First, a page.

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Functional Materials for Energy


The concept of functional materials for energy occupies a very prominent position in ORNL’s research and more broadly the scientific research sponsored by DOE’s Basic Energy Sciences. These materials facilitate the capture and transformation of energy, the storage of energy or the efficient release and utilization of stored energy. A different kind of functionality is seen in advanced membrane materials that save energy by enhancing the efficiency of existing energy-intensive processes or offer entirely new routes for, e.g., separation processes, carbon dioxide capture or environmental remediation. A third type of functionality is seen in energy-responsive materials, which exhibit a chemical, mechanical, structural or electronic response to some form of energy stimulus that can be utilized for, e.g., sensing, actuation or signaling.

ORNL has extensive research programs into functional materials for energy ranging from basic science through to applied programs. Major areas of activity include (i) porous membranes for separation and environmental cleanup; (ii) electrolyte materials for selective ionic transport in batteries; (iii) organic and polymeric materials for electronic and photovoltaic applications; (iv) superconducting materials; (v) ferroelectric materials; (vi) thermoelectric materials and (vii) new low-energy synthetic routes to technologically important materials. A particular area of strength is in the synthesis and processing of new functional forms of carbon: from the amazing variety of nanostructured carbon materials to “foam” carbon insulators to carbon fiber for lightweight structural materials. It also offers capabilities in these research areas to facilitate science of external users from academia or industry through its user facilities in high performance computing, neutron science and nanoscience.

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Review Finds Ionization Can Heal or Harm Materials
— An invited review on latest advances in ion beam modification of materials provides conclusive evidence that energy loss by energetic ions to electrons (ionization) can lead to either self-healing of radiation damage created by atomic collisions or contribute to radiation damage.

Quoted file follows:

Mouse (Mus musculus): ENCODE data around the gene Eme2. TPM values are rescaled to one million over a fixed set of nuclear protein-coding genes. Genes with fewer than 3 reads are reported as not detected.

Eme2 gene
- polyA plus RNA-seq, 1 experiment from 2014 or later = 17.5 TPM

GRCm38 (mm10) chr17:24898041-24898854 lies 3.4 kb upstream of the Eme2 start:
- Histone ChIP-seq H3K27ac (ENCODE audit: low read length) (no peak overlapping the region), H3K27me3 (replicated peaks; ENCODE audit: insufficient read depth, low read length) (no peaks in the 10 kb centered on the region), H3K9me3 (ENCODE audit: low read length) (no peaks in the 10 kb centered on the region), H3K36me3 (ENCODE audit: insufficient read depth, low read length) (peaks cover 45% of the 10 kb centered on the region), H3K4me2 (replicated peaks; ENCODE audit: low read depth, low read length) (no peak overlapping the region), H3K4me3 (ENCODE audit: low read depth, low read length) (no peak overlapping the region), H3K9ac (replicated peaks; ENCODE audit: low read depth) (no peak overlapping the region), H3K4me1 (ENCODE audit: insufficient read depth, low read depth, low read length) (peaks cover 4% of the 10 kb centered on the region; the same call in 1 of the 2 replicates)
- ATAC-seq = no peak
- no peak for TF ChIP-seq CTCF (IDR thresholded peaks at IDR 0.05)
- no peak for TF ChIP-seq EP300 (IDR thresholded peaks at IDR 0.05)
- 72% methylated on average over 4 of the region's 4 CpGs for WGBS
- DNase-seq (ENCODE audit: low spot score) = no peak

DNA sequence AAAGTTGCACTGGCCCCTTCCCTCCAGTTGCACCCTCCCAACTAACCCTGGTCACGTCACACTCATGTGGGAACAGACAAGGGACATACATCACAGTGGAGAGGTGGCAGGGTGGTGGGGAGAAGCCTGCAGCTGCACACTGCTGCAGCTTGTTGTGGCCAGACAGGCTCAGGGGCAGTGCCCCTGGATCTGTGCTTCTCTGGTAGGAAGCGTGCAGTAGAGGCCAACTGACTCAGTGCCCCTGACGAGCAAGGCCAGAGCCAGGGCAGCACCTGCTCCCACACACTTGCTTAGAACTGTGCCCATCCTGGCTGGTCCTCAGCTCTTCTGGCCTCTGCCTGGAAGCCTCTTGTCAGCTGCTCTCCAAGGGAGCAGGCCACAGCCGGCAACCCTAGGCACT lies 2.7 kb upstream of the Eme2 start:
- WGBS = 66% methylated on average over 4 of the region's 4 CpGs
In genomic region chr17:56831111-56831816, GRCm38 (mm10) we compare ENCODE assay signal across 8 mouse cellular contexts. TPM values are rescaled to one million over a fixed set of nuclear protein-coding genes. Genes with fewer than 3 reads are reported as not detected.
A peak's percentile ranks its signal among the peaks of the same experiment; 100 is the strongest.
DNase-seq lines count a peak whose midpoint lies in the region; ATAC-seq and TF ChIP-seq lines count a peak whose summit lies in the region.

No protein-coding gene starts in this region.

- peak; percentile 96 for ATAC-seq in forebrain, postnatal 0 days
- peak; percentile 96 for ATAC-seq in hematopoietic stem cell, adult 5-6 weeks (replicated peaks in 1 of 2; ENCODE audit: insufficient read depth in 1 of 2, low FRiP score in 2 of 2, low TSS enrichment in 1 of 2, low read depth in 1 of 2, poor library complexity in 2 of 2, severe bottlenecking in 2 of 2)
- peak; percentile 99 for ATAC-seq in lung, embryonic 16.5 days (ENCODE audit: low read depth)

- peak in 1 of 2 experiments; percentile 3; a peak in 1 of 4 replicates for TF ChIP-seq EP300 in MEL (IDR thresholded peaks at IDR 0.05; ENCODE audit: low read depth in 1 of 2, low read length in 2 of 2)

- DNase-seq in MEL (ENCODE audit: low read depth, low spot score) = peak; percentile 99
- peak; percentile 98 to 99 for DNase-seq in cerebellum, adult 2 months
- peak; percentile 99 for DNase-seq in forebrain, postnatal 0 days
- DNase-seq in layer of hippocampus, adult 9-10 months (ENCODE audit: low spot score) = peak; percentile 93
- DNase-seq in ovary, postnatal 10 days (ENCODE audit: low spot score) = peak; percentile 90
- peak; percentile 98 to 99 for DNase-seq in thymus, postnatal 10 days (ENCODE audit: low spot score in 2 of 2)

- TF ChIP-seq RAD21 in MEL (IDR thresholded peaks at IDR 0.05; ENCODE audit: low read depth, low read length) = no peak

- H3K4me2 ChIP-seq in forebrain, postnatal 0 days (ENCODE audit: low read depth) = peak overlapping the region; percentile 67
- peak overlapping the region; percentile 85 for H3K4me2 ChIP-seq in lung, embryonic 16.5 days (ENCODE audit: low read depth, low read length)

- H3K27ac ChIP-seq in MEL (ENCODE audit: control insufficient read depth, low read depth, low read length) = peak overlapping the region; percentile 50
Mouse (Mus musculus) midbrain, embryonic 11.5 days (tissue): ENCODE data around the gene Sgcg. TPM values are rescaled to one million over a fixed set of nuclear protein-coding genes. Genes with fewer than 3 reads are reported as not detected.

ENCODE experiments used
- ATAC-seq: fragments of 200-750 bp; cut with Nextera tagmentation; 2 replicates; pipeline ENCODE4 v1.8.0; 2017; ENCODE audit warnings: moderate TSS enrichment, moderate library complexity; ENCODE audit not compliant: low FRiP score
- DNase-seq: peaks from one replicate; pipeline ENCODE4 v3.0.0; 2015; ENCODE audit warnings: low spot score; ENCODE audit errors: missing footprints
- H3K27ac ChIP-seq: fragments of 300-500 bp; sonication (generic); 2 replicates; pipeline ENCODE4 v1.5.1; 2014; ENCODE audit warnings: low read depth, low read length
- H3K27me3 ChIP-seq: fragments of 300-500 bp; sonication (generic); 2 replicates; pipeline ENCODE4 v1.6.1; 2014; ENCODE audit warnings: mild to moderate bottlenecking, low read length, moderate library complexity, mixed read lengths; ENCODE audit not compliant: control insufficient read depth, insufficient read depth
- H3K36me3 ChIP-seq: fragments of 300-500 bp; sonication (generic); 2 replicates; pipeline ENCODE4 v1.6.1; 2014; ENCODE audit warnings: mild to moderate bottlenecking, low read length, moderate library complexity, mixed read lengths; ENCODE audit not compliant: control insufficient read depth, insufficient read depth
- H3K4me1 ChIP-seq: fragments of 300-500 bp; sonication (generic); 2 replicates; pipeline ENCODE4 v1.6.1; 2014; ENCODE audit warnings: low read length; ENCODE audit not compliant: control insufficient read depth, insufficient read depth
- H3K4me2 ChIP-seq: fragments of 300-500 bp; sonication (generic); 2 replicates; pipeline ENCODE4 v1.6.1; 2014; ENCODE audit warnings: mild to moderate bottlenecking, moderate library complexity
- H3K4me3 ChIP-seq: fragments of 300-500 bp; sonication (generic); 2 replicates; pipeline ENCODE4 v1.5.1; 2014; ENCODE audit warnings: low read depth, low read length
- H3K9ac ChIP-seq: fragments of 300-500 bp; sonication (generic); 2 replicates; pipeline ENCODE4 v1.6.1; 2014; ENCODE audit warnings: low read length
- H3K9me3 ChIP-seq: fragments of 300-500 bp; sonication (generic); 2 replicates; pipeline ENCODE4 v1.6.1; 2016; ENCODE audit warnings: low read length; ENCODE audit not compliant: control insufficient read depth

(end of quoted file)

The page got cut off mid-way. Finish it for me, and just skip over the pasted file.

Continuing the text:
Iodine-coordinated sulfide leads to an exceptionally stable ceramic electrolyte
— Coordination of iodine atoms within the Li3PS4 (LPS) electrolyte results in a new ceramic electrolyte with the formulation Li7P2S8I, a coordinated material between LPS and LiI. This new formulation takes advantage of the chemical stability of LiI to render an electrolyte with excellent compatability with Li anode.

Thin magnetic crystals are path to ferromagnetic graphene
— Chromium triiodide (CrI3) crystals were identified as a promising platform for studying how magnetism can enhance electronic behaviors in materials that are only a few atoms thick. Development of such ultra-thin magnetic materials may be crucial for continued advancement in miniaturization and performance enhancement of electronic devices.

Synergy of Ionization with Defects Creates Amorphous Track
— A colossal synergy, orders of magnitude larger than anything previously reported, has been discovered to occur between electronic energy loss by ions and pre-existing atomic defects created by elastic energy loss in single-crystal strontium titanate (SrTiO3). This synergy results in the formation of nanometer-sized amorphous tracks, but only in the region with pre-existing defects.

Single Supported Atoms Participate in Catalytic Processes
— Researchers recently predicted and demonstrated that single supported Pt atoms are highly active for NO oxidation. This work will impact determining the optimum loading of noble metals on emissions-treatment catalysts and design of low-temperature catalysts.

 
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